Just as the 1967 film is an homage to the Hollywood musical, the tributes to it have been returned, most notably in Damien Chazelle’sLa La Land, making it one of the most influential musicals to date. However, for many years, this wasn’t the case. It was overshadowed immensely by Demy’s previous musical venture, The Umbrellas of Cherbourg, receiving a lukewarm reception, and disappearing quickly. It would take decades for film historians to see it on the same level of genius as Cherbourg, and equally as long for it to receive a re-release.
In A Woman Under the Influence (1974), John Cassavetes offers a devastating look into the suffocating gendered politics of heterosexual family life, exposing how our cruel expectations of each other can lead to our undoing. The film follows a seemingly simple plot: The protagonist, Mabel Longhetti (Gena Rowlands), appears to suffer from a series of mental breakdowns which prompts her family to commit her into a psychiatric institution.
Watching the film prompted me to ask the following questions: Were those really mental breakdowns, or merely a woman misunderstood by a largely patriarchal society quick to condemn women for resisting their expected roles of mother and wife? Of course, Cassavetes offers no definite answers, only multiple scenarios and therefore, many possible interpretations for Mabel’s behaviour. Here lies the film’s strength – its propensity for ambiguity. Even without watching the film, we know that the dominant narrative is that of the hysterical woman and the madwoman in the attic. In a society that is quick to label women as hysterical simply because they refuse to conform to masculine expectations, Cassavetes’ penchant for ambiguity is an act of resistance towards a singular patriarchal narrative that has heavily permeated much of society for decades.
Jean-Pierre and Luc Dardenne, often referred to as the Dardenne Brothers, are well known for their modern neorealist films of the working class, especially the lives of those who live on the margins of Belgium society. While many films depicting the working class often romanticise suffering as a means to squeeze out every ounce of our pity, the plots from the duo can be sharply defined by their refusal to patronise their characters. Instead, what their films do is give a sense of dignity to a section of society that is never given any, through focusing on the brutal circumstances that their protagonists are in. Often, these circumstances are a result of the exploitative mechanisms of capitalism, leaving their characters forced to make morally grey decisions, scrambling to do anything to survive. Yet, in these films, the camera never assigns blame to the people, but rather to the environment which made them this way.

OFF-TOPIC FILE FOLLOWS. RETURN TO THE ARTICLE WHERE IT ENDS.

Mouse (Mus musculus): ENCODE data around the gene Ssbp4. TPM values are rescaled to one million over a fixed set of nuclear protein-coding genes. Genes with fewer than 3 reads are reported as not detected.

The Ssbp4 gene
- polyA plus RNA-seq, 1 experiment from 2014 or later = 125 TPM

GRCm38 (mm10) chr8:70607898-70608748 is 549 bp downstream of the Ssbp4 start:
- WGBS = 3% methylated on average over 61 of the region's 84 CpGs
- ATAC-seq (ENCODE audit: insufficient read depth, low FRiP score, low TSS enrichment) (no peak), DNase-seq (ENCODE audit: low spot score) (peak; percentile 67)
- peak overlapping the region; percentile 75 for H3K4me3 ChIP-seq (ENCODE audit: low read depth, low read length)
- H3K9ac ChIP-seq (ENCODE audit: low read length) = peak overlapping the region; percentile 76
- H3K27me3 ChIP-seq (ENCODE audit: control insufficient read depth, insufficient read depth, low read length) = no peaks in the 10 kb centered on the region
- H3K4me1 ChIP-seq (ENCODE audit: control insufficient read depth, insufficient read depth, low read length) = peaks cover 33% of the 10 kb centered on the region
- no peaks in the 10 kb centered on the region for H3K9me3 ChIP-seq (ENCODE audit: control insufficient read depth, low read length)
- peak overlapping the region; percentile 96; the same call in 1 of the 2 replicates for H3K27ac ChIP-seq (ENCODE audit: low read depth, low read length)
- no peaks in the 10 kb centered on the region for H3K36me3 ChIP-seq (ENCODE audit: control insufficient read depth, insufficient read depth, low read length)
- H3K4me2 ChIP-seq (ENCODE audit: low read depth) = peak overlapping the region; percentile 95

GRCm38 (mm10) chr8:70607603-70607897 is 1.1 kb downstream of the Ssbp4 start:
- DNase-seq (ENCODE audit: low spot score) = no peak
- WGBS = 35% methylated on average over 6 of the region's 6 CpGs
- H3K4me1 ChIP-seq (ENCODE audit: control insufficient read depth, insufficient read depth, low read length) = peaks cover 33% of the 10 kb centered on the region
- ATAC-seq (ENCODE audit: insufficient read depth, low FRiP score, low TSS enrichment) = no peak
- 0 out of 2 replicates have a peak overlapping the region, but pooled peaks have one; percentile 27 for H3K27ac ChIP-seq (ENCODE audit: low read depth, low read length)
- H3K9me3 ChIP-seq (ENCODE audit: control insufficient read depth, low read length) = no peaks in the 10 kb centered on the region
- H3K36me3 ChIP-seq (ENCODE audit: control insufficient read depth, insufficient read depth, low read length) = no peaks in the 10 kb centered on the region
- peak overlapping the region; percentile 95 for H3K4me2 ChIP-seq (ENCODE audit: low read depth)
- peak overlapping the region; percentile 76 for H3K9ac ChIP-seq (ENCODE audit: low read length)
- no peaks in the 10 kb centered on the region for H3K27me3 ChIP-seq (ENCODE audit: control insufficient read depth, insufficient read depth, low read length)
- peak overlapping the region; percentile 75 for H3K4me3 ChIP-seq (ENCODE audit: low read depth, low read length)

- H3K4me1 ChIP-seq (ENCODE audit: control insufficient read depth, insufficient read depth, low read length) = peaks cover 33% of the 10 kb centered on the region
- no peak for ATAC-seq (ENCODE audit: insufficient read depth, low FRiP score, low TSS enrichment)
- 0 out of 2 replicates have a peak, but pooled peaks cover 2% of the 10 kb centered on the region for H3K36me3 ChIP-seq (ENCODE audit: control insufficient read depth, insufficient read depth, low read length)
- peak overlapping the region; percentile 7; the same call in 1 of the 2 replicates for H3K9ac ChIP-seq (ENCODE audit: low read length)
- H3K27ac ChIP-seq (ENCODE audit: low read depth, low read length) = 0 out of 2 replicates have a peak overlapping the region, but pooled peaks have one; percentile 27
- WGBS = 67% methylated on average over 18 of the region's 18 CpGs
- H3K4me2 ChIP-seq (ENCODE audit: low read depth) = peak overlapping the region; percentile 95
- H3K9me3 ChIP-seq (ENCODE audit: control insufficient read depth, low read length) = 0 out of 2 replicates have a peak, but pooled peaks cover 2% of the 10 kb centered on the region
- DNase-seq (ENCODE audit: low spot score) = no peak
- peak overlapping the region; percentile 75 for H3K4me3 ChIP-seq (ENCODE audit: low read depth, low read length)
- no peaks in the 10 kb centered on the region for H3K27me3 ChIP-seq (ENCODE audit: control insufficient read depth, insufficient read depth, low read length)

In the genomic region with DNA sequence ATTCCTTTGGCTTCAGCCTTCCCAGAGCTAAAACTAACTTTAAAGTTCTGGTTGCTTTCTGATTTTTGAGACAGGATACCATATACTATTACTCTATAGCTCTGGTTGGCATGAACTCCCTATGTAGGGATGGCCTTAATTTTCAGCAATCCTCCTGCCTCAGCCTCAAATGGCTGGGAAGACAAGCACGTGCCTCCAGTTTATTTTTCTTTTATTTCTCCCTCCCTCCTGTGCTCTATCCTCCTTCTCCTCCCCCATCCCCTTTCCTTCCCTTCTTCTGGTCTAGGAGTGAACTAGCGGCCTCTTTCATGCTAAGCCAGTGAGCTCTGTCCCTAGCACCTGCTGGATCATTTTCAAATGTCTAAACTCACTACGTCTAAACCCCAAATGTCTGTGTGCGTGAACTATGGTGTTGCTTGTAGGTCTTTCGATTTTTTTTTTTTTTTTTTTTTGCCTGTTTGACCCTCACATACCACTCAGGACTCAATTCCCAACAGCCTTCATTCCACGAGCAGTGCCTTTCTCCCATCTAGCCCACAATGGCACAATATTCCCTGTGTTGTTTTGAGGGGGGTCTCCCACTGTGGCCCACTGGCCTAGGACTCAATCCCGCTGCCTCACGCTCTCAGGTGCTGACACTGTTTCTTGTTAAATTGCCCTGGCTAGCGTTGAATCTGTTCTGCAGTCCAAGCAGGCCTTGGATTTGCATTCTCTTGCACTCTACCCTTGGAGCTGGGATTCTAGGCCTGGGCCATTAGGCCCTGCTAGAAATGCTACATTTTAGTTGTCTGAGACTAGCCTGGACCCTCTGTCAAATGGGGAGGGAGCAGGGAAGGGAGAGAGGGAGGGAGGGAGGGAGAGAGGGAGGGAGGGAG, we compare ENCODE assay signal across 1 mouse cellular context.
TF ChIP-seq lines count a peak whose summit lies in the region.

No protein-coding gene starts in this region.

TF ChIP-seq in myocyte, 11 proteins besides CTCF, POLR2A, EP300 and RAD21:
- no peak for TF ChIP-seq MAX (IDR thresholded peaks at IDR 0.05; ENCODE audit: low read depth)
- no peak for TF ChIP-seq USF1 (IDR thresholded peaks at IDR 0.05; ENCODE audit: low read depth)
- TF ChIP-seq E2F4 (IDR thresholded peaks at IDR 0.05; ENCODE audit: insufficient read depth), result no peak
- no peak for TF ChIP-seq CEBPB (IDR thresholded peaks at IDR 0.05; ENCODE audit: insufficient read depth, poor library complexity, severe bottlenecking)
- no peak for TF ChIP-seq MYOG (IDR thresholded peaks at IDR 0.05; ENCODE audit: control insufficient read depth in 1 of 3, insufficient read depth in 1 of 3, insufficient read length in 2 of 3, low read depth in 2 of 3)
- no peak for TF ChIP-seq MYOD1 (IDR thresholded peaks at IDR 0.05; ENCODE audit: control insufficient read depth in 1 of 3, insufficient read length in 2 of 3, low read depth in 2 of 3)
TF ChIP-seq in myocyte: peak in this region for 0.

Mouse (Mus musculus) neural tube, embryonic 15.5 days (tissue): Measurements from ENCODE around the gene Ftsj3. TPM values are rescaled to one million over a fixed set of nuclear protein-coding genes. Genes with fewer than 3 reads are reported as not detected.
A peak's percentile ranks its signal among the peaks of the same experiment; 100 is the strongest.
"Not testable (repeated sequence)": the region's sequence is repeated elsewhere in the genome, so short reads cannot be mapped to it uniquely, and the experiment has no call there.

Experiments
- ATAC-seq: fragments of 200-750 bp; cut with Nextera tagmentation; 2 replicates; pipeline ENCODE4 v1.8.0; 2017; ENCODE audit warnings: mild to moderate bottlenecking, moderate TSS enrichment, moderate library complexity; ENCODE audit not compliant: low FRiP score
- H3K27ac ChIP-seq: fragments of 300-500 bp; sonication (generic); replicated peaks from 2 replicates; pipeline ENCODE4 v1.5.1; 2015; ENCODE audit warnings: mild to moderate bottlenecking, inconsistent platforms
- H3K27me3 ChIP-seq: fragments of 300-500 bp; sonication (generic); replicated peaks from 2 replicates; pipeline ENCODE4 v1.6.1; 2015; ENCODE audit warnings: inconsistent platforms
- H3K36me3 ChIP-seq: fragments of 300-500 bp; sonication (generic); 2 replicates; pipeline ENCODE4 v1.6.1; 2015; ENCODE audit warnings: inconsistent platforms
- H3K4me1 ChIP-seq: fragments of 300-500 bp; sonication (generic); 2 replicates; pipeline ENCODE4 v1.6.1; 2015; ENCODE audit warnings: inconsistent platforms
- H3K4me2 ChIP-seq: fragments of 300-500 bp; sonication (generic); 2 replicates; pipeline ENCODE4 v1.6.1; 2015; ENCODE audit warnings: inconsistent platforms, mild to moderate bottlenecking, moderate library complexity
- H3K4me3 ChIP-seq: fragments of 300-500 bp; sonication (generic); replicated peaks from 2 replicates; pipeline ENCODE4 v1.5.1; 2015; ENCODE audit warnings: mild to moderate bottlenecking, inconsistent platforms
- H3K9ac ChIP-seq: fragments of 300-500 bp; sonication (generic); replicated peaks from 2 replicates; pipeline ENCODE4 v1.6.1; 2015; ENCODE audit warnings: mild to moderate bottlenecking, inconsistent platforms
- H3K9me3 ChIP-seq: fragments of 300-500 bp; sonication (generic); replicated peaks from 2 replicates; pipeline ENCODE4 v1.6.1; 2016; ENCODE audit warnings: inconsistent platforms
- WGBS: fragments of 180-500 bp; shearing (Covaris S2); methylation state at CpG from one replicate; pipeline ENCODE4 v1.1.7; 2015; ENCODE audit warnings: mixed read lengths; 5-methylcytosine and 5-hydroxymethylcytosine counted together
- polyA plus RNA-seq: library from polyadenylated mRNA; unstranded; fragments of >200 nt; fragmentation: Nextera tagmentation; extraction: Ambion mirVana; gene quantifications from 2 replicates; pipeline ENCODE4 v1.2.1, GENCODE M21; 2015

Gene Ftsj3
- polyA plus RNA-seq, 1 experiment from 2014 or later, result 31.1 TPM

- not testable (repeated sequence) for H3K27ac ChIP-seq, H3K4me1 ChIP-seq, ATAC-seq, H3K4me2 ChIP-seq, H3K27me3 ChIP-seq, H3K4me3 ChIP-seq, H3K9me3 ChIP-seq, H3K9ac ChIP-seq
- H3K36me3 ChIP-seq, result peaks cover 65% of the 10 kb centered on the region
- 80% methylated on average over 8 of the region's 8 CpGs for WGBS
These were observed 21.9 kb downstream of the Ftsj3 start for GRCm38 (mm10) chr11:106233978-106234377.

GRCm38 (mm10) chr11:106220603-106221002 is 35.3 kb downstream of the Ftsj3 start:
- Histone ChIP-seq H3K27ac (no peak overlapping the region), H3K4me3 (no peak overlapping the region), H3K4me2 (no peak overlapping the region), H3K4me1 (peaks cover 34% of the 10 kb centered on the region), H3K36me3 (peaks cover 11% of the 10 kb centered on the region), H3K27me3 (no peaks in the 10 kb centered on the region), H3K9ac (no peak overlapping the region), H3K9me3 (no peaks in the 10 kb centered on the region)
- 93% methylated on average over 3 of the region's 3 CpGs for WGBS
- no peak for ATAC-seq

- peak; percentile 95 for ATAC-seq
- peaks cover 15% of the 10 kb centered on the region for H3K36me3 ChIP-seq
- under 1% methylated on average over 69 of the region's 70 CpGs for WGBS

In this piece, I aim to offer an analysis of how the Dardenne Brothers critique the capitalist society which thrives on the absence of human dignity and connection in two of their films: Rosetta (1999) and Two Days, One Night (2014). It can be argued that both films make two directly opposing points with their contrasting women protagonists; the former exposing the harrowing conditions one can be driven to inhabit as a result of an internalisation of capitalistic notions of human worth and value, and the latter revealing to us how sometimes solidarity amongst the working class can be our only saving grace.
If you’re into lesbian cinema, then you’ve probably heard of Angela Robinson. Her profile has recently expanded; long after blessing us with the likes of D.E.B.S. and Girltrash!, the writer-director went mainstream last year with her vastly under-appreciated Professor Marston and the Wonder Women. (You can read our LFF review of the film here.)
At Much Ado About Cinema, we cherish LGBTQ+ film, and queer cinema is a core foundation of our lives. Robinson is an example of a filmmaker who constantly centres lesbian/bisexual women in her stories, and produces these stories in a way that often makes us feel validated and genuinely represented – she is a brilliant example of why LGBT stories are told best by LGBT people. Whether it’s through comedic parodies or psychosexual dramas, we’ll be following Robinson’s career wherever she chooses to go. If you’re new to her work, take a gander at the profile below: you’ve got a whole lot to catch up on.